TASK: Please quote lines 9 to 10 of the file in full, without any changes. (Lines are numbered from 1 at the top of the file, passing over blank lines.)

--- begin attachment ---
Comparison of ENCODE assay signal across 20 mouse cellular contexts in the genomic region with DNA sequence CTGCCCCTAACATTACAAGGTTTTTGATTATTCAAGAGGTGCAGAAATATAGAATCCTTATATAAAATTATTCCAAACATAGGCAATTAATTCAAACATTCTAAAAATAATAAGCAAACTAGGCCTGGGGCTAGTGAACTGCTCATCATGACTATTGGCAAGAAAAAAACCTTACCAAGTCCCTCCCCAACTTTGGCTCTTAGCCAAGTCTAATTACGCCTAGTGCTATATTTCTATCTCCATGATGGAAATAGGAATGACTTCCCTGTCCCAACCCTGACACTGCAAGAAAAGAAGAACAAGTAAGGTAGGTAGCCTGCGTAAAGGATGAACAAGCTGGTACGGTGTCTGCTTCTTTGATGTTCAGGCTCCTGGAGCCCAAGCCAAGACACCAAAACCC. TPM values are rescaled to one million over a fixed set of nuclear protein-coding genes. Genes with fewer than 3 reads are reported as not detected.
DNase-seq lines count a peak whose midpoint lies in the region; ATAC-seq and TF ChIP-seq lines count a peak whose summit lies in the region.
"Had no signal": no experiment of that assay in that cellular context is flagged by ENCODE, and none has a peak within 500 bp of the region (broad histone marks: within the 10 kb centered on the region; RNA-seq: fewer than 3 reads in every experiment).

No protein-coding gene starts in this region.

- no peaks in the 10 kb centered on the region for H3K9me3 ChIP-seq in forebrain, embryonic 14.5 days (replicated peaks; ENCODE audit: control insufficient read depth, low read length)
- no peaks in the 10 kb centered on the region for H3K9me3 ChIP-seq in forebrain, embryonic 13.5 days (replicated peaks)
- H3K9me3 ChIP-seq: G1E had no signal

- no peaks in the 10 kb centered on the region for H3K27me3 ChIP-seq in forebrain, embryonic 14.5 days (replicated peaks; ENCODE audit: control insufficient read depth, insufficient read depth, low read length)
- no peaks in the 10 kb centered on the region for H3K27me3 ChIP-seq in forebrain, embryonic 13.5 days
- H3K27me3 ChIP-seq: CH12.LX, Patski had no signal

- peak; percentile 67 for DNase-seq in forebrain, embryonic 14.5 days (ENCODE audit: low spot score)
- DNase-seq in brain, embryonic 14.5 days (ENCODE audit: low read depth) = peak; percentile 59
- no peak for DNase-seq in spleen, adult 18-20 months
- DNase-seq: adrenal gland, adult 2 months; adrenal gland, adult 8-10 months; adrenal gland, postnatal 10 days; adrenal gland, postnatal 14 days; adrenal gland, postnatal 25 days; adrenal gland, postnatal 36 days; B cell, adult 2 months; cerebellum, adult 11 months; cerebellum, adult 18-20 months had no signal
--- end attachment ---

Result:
- no peaks in the 10 kb centered on the region for H3K27me3 ChIP-seq in forebrain, embryonic 13.5 days
- H3K27me3 ChIP-seq: CH12.LX, Patski had no signal